Then, is it useful at all to have this section and to fix these redirections? Yes, because if Royal Canin wants to sell its products online at some point – something they could definitely do because they are a well-established brand – ranking on their branded queries is a minimum.
Why did Royal Canin dropped that much?
Ok, so we found some flaws that explain a part of the drop we observed at the beginning, but it doesn’t seem to be enough. I mean, the difference between the online visibility reported for both domains in Sistrix is quite important, and we can’t explain it only with what we just saw.
If we look at the most important keywords reported in SEMRUSH in August 2019, we can easily see that some of them are linked to the breed library, like “bulldog francés” (french bulldog in english) and “shar pei”. Royal Canin was ranking within the first positions on these queries.
As you can see, the monthly search volume associated with these queries is sometimes higher than the brand volume itself, therefore it definitely contributed heavily to the organic traffic generated by the website. Moreover, the SERP is usually ads-free and apart of the Knowledge Panel, no other module is displayed: CTR should be quite nice for the first results.
But as we can see in the image below, the URL actually ranked pretty bad after the migration, even if it is almost on the first page now.
So, what happened exactly? If we stick to the same example, the redirection was implemented correctly, so we should expect the new URL to rank correctly as well.
We are left with two possibilities, and we will check them.
Did Google update the search intent – and therefore the results – for this query?
Sometimes, your result can disappear from a query not because you did something incorrectly, but because Google now understands better the search intent behind a query. If you look for “macbook” and “french bulldog”, both very generic, results will be pretty different. In the first case, you will observe a lot of E-commerce results (because Google assumes that the intent is transactional), when the second included more informational results.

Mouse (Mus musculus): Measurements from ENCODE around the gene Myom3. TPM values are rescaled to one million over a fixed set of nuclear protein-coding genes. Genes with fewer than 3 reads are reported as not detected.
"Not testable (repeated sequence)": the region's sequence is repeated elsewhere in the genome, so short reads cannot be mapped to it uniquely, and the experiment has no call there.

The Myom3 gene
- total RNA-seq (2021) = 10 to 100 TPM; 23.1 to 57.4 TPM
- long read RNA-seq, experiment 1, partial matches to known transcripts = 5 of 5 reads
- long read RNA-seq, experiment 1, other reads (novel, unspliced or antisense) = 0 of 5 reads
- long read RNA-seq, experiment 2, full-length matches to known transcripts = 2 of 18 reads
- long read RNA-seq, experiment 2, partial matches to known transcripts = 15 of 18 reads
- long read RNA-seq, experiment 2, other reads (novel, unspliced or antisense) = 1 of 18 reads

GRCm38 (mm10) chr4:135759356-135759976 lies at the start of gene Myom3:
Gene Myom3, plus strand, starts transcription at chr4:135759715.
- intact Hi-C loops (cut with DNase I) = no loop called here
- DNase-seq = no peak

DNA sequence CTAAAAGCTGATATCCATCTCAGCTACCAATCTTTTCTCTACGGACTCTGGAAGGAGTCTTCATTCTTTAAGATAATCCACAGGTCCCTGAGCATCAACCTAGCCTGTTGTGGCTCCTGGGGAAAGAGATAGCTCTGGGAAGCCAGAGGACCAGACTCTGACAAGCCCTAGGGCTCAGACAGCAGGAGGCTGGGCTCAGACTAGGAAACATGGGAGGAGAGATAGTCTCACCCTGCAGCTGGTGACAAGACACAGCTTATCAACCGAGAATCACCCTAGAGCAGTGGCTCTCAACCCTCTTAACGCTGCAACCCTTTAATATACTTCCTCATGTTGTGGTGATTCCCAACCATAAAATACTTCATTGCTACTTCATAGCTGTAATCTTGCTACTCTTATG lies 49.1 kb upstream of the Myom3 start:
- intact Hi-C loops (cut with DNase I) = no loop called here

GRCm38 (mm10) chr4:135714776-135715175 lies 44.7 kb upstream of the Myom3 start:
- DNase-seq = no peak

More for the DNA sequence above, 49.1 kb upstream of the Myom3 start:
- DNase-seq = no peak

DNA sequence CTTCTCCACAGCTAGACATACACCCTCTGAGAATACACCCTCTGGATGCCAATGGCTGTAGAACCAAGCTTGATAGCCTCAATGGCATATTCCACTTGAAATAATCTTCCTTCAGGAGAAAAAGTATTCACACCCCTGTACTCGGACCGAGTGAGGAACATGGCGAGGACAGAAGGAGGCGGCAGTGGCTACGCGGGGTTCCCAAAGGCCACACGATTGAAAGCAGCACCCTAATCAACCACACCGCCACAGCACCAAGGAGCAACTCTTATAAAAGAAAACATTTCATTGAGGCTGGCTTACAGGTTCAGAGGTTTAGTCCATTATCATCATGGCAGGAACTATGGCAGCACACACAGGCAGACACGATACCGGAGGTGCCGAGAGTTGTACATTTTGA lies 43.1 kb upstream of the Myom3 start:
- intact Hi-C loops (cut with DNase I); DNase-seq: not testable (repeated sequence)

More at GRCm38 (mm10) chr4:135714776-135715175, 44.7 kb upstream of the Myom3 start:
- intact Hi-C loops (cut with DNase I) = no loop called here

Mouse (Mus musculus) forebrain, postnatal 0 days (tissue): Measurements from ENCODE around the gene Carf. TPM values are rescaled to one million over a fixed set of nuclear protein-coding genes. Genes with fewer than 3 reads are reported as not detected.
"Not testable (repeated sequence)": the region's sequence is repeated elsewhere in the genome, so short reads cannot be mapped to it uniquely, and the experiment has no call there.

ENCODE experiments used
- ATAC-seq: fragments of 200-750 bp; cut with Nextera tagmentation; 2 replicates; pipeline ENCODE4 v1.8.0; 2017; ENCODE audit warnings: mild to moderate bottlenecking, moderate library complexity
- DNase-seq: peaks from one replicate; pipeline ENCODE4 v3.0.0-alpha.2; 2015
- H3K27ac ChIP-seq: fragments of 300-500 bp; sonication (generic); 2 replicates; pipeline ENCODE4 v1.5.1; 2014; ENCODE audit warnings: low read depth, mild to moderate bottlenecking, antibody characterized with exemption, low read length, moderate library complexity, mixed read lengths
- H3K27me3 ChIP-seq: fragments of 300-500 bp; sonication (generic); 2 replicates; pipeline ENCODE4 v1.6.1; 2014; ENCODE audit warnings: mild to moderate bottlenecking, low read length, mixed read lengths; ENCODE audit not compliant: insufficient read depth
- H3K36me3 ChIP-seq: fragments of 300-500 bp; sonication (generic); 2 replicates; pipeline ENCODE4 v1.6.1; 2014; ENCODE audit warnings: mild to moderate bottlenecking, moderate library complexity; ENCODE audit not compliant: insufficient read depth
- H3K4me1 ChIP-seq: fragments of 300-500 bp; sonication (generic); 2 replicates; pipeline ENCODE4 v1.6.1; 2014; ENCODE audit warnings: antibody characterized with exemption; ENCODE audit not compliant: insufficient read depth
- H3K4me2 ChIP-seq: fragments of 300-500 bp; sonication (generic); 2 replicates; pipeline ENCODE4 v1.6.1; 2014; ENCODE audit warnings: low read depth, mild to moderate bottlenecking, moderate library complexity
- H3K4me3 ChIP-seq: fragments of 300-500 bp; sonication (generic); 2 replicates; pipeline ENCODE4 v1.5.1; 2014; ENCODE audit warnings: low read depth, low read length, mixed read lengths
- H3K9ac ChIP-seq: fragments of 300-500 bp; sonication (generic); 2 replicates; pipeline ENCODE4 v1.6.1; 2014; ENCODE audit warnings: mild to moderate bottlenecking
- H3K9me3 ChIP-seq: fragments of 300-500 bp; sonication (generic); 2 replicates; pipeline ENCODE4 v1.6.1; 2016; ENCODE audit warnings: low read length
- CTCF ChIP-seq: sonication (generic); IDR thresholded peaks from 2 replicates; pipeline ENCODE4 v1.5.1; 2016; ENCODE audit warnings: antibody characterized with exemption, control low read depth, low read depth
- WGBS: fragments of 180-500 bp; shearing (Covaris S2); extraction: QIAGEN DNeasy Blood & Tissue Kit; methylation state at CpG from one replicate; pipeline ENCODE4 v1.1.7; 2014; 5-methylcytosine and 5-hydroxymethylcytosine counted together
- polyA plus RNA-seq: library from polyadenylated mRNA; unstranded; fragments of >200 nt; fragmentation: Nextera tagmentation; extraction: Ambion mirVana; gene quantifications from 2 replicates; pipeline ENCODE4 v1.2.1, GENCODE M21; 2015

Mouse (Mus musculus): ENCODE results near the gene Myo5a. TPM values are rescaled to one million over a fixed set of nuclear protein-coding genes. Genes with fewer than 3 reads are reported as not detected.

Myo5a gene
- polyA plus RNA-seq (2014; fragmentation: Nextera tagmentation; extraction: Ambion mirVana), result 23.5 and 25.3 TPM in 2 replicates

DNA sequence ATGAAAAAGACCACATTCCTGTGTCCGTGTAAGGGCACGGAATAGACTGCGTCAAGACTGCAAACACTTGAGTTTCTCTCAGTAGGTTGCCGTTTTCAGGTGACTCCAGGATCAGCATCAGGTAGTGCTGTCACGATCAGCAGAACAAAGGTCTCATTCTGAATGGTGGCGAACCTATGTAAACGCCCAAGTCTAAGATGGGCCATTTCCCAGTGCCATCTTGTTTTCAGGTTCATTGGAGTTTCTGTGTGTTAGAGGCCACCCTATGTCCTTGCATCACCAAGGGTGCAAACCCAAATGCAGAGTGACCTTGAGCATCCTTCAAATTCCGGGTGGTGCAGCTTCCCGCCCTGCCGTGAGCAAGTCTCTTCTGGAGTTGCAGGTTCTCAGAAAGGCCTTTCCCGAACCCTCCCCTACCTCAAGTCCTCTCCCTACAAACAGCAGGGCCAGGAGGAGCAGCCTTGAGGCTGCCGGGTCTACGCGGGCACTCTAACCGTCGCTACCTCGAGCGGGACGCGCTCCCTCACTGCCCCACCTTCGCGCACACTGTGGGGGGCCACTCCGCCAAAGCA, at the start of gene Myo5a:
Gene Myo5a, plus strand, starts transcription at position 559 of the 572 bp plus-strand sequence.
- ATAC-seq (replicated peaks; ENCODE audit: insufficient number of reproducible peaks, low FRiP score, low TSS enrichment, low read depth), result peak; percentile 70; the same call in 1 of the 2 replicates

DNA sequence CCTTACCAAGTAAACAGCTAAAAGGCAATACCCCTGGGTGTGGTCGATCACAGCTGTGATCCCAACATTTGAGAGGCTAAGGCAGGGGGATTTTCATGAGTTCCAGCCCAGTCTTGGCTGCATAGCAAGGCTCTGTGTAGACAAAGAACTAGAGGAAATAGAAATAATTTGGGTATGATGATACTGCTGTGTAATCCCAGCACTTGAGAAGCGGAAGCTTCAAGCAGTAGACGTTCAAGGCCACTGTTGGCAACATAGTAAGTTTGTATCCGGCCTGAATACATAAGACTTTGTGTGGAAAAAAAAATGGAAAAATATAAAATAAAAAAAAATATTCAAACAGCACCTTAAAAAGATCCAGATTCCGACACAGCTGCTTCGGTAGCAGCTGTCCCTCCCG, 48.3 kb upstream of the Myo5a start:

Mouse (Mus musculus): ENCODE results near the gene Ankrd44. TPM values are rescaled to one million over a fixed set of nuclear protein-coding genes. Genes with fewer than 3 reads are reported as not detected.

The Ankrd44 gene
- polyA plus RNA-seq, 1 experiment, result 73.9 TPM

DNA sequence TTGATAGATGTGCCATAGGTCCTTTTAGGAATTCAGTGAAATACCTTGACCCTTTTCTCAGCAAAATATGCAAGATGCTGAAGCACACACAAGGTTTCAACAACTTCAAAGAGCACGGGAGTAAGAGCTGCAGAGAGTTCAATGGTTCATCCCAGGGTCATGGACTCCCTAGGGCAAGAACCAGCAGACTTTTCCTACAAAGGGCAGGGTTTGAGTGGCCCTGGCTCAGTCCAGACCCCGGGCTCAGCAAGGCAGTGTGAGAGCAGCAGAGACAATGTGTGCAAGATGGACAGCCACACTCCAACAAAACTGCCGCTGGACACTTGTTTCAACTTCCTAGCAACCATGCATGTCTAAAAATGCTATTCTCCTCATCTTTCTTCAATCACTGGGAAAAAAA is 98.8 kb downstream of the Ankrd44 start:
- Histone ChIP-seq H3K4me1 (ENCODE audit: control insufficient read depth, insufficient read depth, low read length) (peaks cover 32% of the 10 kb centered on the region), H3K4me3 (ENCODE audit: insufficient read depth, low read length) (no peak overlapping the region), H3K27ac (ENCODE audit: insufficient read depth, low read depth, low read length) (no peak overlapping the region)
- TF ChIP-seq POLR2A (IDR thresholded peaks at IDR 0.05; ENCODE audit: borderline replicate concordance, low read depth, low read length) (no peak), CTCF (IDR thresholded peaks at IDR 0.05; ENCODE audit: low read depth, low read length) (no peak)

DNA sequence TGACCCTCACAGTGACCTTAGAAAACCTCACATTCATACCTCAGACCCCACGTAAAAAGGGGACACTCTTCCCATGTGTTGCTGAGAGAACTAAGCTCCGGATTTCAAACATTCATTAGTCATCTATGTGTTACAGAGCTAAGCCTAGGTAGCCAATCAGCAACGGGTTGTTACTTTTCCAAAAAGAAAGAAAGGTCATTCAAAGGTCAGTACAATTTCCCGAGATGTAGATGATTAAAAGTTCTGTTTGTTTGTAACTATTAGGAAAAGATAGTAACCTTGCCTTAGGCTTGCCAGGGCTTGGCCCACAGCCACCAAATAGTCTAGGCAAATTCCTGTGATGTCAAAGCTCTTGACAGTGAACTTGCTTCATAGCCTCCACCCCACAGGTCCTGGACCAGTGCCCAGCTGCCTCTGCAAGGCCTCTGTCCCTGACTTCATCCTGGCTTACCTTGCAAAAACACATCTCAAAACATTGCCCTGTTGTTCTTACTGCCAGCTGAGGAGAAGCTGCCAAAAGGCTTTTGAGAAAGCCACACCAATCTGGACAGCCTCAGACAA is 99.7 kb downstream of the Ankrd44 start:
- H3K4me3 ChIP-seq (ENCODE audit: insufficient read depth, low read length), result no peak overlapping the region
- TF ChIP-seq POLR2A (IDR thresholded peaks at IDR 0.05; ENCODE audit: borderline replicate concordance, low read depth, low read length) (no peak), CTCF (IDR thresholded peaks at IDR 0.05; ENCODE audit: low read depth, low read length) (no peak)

Sometimes and because Google uses a machine-learning algorithm in the background, you can see a shift in what kind of results are displayed. Is it the case? If we compare results for the query “bulldog francés”, we can discard this theory.
Even if we observe ranking changes, they are pretty standard and Royal Canin is one of the few to have disappeared. We definitely need to find another explication.
Was the new content as good as the old one?
To maintain your rankings during a migration, you need to ensure that your new content is at least as good as the previous one. To check whether it has been the case, we are again going to use archive.org.
This page is unfortunately unavailable, therefore we will be using another page to see if this theory is correct. In the following image, I included on the left the current and on the right what they had before the migration.
Even if you can’t see correctly the text, you can clearly see that there is a major difference in the details included. In the current webpage, you have a quick summary with a little bit of extra information when the old page had a more complete description of the breed.
Besides, if you look at the current first results on Google, you clearly see that Royal Canin couldn’t hold its first position with this content: others are objectively better.
Our second theory seems to be the right one because it actually explains why Royal Canin dropped in a load of keywords. They didn’t maintain the good content they previously had, maybe because it couldn’t be included in the new template they are using, and Google decided that it was not worth ranking at the same position anymore.
As this issue certainly affected all URLs from the breed section, something we can’t check for sure because just a part of them are archived in archive.org, it is undoubtedly the reason why the project dropped on a lot of high volume keywords and why the new visibility is so different from the old one.
Why should Royal Canin care?
So, at this point this question should arise: why should Royal Canin even care about this situation? At the end of the day, they don’t sell their products online and the queries we identified as the root of their online visibility decrease are not transactional.
First of all, I highlight that the issue mentioned for the Spanish market affect also others like France, where the situation is pretty similar.
Then, I know that these queries are not transactional but they allow the brand to be present on important queries linked to dogs & cats, which will eventually contribute to brand awareness and help sales. My family owned a pet when I was in France and not even once did we change the brand we bought from: I wouldn’t be surprised that LTV is pretty high in this industry, hence working on your brand awareness is crucial to build sustainability and profitability in the long term.
Again, my objective was not to criticize what the SEO team at Royal Canin does because they may work under constraints I am not aware of. Nevertheless, this case study is interesting because it shows that ensuring that your redirects are in place is far from being enough to ensure that your new website will keep its rankings. It also shows how essential archive.org is to audit an existing website when you don’t have access to the full history !
If you liked this article or want to share your opinion on it, don’t hesitate to leave a comment.